infixl 5 :+
infixl 6 :*
data Exp = Num Integer
         | Var Sym
         | Exp :+ Exp
         | Exp :* Exp deriving (Eq,Show)

data Sym = X | Y deriving (Eq,Show)

main = do let exp = (Num 4 :* Var X :* Var X)
          let deriv = d exp X
          putStrLn $ "Original expression : " ++ (show exp)
          putStrLn $ "Derivative : " ++ (show $ simplify deriv)
          putStrLn $ "Derivative evaluated at X=10 : "
                     ++ (show $ eval (d exp X) [(X,10)])

--take the derivative...
d (Num n)  x = Num 0
d (Var y)  x | x==y      = Num 1
             | otherwise = Num 0 
d (f :+ g) x = (d f x) :+ (d g x)
d (f :* g) x = (d f x) :* g :+ f :* (d g x)

--evaluate an Exp...
eval (Num x) env = x
eval (Var x) env = case (lookup x env) of 
                        (Just n)  -> n
                        (Nothing) -> error $ "no variable "++(show x)++" in env"
eval (x :+ y) env = eval x env + eval y env
eval (x :* y) env = eval x env * eval y env

--a few algebraic simplification rules
simp (x :+ y) | x == y = simp (Num 2):*x
simp ((Num 0) :+ x) = simp x
simp (x :+ (Num 0)) = simp x
simp ((Num x) :+ (Num y)) = Num (x+y)
simp (x :+ y) = simp x :+ simp y
simp ((Num 0) :* x) = Num 0
simp (x :* (Num 0)) = Num 0
simp ((Num 1) :* x) = simp x
simp (x :* (Num 1)) = simp x
simp ((Num x) :* (Num y)) = Num (x*y)
simp (x :* y) = simp x :* simp y
simp x = x

--apply simplification rules until the expression doesn't change anymore
simplify x = let a = iterate simp x
                 fix = dropWhile (\(c,d)->c/=d) $ zip a (tail a)
             in (fst.head) fix

instance Read a, given a Parsec parser

Submitted by dtlin on Fri, 10/07/2005 - 1:46pm.

Given any type a, for which there exists an parsecRead :: Parser a, the instance Read a can be defined really easily.
But I didn't find it in the Parsec docs.  Maybe I wasn't looking hard enough.

{- This code is dedicated to the public domain. -}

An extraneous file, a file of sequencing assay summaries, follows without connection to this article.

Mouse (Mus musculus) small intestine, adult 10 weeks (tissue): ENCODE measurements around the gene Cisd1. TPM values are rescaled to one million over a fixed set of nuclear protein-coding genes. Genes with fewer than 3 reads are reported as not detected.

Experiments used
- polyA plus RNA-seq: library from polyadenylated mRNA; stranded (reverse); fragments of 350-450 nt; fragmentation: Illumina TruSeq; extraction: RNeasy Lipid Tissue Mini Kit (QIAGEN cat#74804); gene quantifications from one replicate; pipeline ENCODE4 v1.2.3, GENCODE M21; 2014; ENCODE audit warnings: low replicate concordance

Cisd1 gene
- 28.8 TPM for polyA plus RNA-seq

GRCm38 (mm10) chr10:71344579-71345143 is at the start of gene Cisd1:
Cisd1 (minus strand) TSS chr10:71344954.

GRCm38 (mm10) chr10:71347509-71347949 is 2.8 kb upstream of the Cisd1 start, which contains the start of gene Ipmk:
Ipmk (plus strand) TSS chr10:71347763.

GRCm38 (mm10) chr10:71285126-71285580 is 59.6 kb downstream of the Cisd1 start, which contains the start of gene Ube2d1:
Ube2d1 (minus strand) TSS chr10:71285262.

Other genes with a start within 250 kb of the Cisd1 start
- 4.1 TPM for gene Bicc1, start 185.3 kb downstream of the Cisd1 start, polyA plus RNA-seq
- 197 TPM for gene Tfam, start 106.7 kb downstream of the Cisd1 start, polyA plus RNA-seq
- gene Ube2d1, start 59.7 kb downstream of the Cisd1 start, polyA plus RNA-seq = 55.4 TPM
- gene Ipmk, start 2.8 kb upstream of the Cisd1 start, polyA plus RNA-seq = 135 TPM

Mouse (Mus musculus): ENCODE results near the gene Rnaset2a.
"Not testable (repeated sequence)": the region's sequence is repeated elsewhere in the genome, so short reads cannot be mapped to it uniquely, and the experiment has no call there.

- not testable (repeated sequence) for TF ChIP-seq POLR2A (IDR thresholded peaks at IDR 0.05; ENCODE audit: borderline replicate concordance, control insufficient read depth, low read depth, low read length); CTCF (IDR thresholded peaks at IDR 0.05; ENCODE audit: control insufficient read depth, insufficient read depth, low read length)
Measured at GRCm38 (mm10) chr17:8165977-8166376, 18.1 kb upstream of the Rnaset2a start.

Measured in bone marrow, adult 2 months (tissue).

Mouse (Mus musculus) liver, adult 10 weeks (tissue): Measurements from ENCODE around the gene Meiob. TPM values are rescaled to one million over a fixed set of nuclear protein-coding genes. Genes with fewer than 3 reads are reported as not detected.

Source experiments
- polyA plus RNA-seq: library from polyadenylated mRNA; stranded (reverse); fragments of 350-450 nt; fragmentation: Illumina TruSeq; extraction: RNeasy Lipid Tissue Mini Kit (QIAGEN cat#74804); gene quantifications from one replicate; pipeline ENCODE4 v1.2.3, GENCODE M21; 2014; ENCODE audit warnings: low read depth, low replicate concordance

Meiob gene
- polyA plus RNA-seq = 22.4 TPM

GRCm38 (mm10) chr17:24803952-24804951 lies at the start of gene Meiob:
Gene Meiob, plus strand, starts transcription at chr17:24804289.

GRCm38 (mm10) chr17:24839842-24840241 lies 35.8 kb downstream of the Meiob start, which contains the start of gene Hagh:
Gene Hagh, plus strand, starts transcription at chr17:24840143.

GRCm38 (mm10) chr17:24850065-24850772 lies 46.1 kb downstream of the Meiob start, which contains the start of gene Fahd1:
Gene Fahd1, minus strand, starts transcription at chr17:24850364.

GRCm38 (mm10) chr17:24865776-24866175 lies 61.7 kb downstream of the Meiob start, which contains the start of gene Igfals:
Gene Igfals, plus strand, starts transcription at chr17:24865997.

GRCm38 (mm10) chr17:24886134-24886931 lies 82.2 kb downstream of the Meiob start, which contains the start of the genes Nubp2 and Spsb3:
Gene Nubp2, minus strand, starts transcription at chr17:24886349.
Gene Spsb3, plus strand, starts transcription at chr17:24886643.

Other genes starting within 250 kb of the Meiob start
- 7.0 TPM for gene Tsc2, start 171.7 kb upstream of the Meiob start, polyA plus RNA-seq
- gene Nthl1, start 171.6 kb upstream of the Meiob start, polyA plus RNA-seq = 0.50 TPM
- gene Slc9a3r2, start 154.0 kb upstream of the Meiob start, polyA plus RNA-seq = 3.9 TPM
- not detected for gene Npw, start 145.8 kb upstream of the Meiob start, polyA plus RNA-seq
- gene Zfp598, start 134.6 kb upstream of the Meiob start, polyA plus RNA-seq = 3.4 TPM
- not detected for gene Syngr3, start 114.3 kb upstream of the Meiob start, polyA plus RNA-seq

import Text.ParserCombinators.Parsec
class ParsecRead a where
  parsecRead :: Parser a
instance (ParsecRead a) => Read a where
  readsPrec _ = either (const []) id . parse parsecRead' "" where
    parsecRead' = do a <- parsecRead
                     rest <- getInput
                     return [(a, rest)]

It could be used like this:
data Foo = Foo
instance ParsecRead Foo where
  parsecRead = string "foo" >> return Foo
-- instance Read Foo

Defining instance Read a requires GHC's -fallow-undecidable-instances, though.
Well, you could always just repeat the readsPrec definition for everything you want, but it seems to me that this should exist just because it's convenient and common enough.

Someone help me. The Haskell Road is Calling...

Submitted by metaperl on Fri, 10/07/2005 - 5:13am.

For some reason, I keep picking up "The Haskell Road to Logic, Maths and Programming"

All my life I have avoided proofs and mathematics, but perhaps now is the moment to meet my Maker. I keep going back to this book.

For some reason, it is infectious. A beginner introduction to how thought is structured. A beginner introduction to what math is all about.

I had been wondering what I was going to do with Haskell once I finished learning it. I am a Perl professional by trade and even though some interplay has been going on, I never really knew why I was learning Haskell. I just liked the conciseness and elegance of the language and the mathematical purity.

The most important thing is to have passion behind what you do. If I want to go deeper into math for math's sake, then so be it... no need to artificially create projects for myself. Just enjoy haskell and math. It is a very very good fit.

dealing out 5 hands of cards, each containing 5 cards

Submitted by metaperl on Sun, 09/04/2005 - 10:22pm.

I helped someone out in #haskell with the problem stated in the subject by writing the code below. I'm a bit rusty (and never was very good) at Haskell, so any pointers on how to improve the code I supplied to him are appreciated.

cards = [1..52]

dropAmount = [ d*5 | d <- [0 .. 4 ] ]

hand cards = map (\d -> (take 5 $ drop d cards)) dropAmount